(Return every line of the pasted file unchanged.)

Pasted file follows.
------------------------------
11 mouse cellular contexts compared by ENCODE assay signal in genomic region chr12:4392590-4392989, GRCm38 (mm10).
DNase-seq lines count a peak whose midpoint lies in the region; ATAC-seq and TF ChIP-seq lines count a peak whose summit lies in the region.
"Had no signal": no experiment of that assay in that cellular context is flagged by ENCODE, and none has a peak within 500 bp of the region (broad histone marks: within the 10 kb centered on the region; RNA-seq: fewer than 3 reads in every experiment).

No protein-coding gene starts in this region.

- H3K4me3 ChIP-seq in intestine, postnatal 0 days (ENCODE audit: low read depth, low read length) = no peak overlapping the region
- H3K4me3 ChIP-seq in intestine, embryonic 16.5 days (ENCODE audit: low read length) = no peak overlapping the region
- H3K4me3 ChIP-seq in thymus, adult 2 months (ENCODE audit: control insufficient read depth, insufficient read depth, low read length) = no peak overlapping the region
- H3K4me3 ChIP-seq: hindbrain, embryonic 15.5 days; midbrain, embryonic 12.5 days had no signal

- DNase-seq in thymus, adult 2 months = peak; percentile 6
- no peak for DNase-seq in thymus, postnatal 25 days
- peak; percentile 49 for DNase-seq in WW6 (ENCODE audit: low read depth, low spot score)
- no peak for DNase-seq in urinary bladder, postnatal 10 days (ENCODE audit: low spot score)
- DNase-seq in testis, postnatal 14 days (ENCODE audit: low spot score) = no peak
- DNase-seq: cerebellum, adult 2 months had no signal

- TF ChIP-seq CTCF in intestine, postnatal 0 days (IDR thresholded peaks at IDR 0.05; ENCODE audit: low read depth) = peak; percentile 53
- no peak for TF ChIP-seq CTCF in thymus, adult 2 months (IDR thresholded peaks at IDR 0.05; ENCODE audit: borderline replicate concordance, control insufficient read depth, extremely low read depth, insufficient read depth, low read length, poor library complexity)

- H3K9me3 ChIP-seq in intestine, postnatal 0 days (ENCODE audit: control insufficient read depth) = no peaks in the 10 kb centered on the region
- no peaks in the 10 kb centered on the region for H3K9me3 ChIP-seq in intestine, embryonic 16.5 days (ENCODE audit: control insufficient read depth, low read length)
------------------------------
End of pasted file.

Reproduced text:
11 mouse cellular contexts compared by ENCODE assay signal in genomic region chr12:4392590-4392989, GRCm38 (mm10).
DNase-seq lines count a peak whose midpoint lies in the region; ATAC-seq and TF ChIP-seq lines count a peak whose summit lies in the region.
"Had no signal": no experiment of that assay in that cellular context is flagged by ENCODE, and none has a peak within 500 bp of the region (broad histone marks: within the 10 kb centered on the region; RNA-seq: fewer than 3 reads in every experiment).

No protein-coding gene starts in this region.

- H3K4me3 ChIP-seq in intestine, postnatal 0 days (ENCODE audit: low read depth, low read length) = no peak overlapping the region
- H3K4me3 ChIP-seq in intestine, embryonic 16.5 days (ENCODE audit: low read length) = no peak overlapping the region
- H3K4me3 ChIP-seq in thymus, adult 2 months (ENCODE audit: control insufficient read depth, insufficient read depth, low read length) = no peak overlapping the region
- H3K4me3 ChIP-seq: hindbrain, embryonic 15.5 days; midbrain, embryonic 12.5 days had no signal

- DNase-seq in thymus, adult 2 months = peak; percentile 6
- no peak for DNase-seq in thymus, postnatal 25 days
- peak; percentile 49 for DNase-seq in WW6 (ENCODE audit: low read depth, low spot score)
- no peak for DNase-seq in urinary bladder, postnatal 10 days (ENCODE audit: low spot score)
- DNase-seq in testis, postnatal 14 days (ENCODE audit: low spot score) = no peak
- DNase-seq: cerebellum, adult 2 months had no signal

- TF ChIP-seq CTCF in intestine, postnatal 0 days (IDR thresholded peaks at IDR 0.05; ENCODE audit: low read depth) = peak; percentile 53
- no peak for TF ChIP-seq CTCF in thymus, adult 2 months (IDR thresholded peaks at IDR 0.05; ENCODE audit: borderline replicate concordance, control insufficient read depth, extremely low read depth, insufficient read depth, low read length, poor library complexity)

- H3K9me3 ChIP-seq in intestine, postnatal 0 days (ENCODE audit: control insufficient read depth) = no peaks in the 10 kb centered on the region
- no peaks in the 10 kb centered on the region for H3K9me3 ChIP-seq in intestine, embryonic 16.5 days (ENCODE audit: control insufficient read depth, low read length)